Gil LeBreton

For Texas Rangers, it’s been a quiet camp. Too quiet?

A large part of the appeal of baseball’s spring training is the pace — or lack thereof.

The gentle thwack of batting practice on a back field. The muffled grunts of pitchers going through that always-taxing cover-first-base drill.

And then the games, which Major League Baseball is unafraid to still call exhibitions.

The NFL wouldn’t dare do that.

In Arizona, you can’t get to the beach, so you go to the ballpark. You bring your blanket, your bikini and you lounge on the outfield berm. If you’re a senior citizen, you doze off in your $15 seat.

In the Cactus League, the only thing prickly is the name.

During the regular season, baseball warns you to watch out for foul balls. At Salt River Fields on Saturday, where the Texas Rangers lost an 8-6 exhibition to the Colorado Rockies, the message on the big board said, “Remember your sunscreen.”

For the Rangers, it’s been a quiet camp, unless you count Prince Fielder’s early-camp snoring.

The star pitcher didn’t announce this time that he was having Tommy John surgery. The manager didn’t confess that he used cocaine. The club didn’t chase off its Hall of Fame legend-president.

When the big news is Fielder being diagnosed with sleep apnea and that you’ve signed a career shortstop to play left field, you know it’s been a quiet six weeks.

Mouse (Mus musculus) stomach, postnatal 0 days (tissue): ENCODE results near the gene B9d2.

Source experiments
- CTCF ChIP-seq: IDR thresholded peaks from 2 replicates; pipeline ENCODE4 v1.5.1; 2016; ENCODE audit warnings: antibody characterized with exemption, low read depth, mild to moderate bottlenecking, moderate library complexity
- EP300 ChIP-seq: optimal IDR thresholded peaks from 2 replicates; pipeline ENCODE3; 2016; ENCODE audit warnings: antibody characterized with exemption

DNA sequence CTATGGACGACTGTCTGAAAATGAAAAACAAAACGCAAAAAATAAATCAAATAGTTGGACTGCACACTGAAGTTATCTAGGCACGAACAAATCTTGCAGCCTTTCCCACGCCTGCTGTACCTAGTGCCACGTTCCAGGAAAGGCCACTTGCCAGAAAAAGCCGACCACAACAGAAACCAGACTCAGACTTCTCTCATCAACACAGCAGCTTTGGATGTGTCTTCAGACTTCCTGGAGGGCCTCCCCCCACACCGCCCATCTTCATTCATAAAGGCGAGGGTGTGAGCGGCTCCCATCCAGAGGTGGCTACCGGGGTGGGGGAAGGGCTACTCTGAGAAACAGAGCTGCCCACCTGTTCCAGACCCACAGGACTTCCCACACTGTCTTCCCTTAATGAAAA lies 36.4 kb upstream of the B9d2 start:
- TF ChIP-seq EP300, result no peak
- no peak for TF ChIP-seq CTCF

Almost too quiet.

Allow me, therefore, a bit of a nitpick. Since they play, you know, nine innings during the regular season, wouldn’t it be a good idea here to start asking the regulars to play nine — at least once?

By my very unofficial research — I can’t read my own scorecards — it took until March 13 for a Rangers starter to play the entire game. And that was Jurickson Profar, who’s now shortstopping with the Triple A club. Rougned Odor went nine innings March 20, but he was the DH.

Including Saturday’s game, the closest thing to a regular player logging all nine innings in the field was Ryan Rua’s ironman stint at first base 12 days ago.

Whew. Hope he remembered the sunscreen.

This quibble is lodged because a year ago, of course, the Rangers began the season winning only eight of their first 24 games. If you start 8-16, somebody is going to ask how many rounds you sparred.

Just sayin’.

My first brush with spring training came in 1973. We drove 700 miles to Florida to see my favorite player, Rusty Staub, play for the New York Mets. When we arrived at our St. Petersburg motel, the sign on the marquee read, “Welcome, Mr. & Mrs. Gould and dogs.”

Rusty played nine innings for manager Yogi Berra the next day, by the way. Just sayin’.

The Rangers have been abundantly fortunate — feel free to knock on wood — this spring. Josh Hamilton’s balky knee was identified and plasma-injected early, and the club acted swiftly to replace him with free agent Ian Desmond, who has been the star of the camp.

Fielder’s sleep issue likewise was promptly resolved. Yu Darvish’s recovery from Tommy John surgery appears to be ahead of schedule.

With Opening Day just a little more than a week away, we media scoundrels have had to resort to conjecture about the pitching rotation’s No. 5 starter and who should be the backup center fielder.

Not exactly marquee stuff, with or without Mrs. Gould’s dogs.

Yes, it’s been a quiet camp, even for sunbathing, nap-inducing Arizona.

Too quiet?

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